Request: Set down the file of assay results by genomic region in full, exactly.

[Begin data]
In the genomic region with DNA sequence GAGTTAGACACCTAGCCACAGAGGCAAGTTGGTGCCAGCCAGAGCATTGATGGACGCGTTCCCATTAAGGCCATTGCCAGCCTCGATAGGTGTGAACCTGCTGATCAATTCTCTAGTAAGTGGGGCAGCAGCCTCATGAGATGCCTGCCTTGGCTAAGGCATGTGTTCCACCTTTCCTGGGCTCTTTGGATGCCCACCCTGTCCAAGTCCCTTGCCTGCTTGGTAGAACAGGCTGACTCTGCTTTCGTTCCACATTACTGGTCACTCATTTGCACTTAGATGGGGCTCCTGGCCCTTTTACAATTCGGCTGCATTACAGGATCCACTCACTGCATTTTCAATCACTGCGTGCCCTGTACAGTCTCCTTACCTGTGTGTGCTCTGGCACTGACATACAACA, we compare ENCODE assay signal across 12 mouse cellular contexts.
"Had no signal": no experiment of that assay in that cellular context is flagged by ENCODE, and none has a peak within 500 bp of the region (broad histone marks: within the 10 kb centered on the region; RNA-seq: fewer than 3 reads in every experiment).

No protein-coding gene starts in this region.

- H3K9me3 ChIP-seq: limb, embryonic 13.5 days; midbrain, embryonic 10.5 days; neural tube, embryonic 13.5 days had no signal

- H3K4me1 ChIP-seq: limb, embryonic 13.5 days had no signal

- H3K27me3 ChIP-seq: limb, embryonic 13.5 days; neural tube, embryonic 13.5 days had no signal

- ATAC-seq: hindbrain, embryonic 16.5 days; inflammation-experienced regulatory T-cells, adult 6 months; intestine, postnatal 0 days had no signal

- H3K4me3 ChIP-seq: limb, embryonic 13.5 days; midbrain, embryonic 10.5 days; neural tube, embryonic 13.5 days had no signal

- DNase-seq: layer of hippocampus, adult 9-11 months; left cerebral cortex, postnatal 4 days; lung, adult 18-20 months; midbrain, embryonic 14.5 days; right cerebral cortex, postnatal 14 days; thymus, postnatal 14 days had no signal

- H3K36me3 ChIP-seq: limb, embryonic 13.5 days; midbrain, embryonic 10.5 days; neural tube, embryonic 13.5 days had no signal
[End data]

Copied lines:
In the genomic region with DNA sequence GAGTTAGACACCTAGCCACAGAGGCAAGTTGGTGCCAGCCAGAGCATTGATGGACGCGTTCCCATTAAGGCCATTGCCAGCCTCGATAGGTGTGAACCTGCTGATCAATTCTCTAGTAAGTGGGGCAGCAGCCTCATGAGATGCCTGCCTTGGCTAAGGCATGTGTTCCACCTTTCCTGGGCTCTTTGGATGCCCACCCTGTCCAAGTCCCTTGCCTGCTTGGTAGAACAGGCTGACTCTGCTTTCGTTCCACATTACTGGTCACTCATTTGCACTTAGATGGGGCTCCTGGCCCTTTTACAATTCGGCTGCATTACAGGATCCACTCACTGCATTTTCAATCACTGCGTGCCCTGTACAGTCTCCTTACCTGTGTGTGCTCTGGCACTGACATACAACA, we compare ENCODE assay signal across 12 mouse cellular contexts.
"Had no signal": no experiment of that assay in that cellular context is flagged by ENCODE, and none has a peak within 500 bp of the region (broad histone marks: within the 10 kb centered on the region; RNA-seq: fewer than 3 reads in every experiment).

No protein-coding gene starts in this region.

- H3K9me3 ChIP-seq: limb, embryonic 13.5 days; midbrain, embryonic 10.5 days; neural tube, embryonic 13.5 days had no signal

- H3K4me1 ChIP-seq: limb, embryonic 13.5 days had no signal

- H3K27me3 ChIP-seq: limb, embryonic 13.5 days; neural tube, embryonic 13.5 days had no signal

- ATAC-seq: hindbrain, embryonic 16.5 days; inflammation-experienced regulatory T-cells, adult 6 months; intestine, postnatal 0 days had no signal

- H3K4me3 ChIP-seq: limb, embryonic 13.5 days; midbrain, embryonic 10.5 days; neural tube, embryonic 13.5 days had no signal

- DNase-seq: layer of hippocampus, adult 9-11 months; left cerebral cortex, postnatal 4 days; lung, adult 18-20 months; midbrain, embryonic 14.5 days; right cerebral cortex, postnatal 14 days; thymus, postnatal 14 days had no signal

- H3K36me3 ChIP-seq: limb, embryonic 13.5 days; midbrain, embryonic 10.5 days; neural tube, embryonic 13.5 days had no signal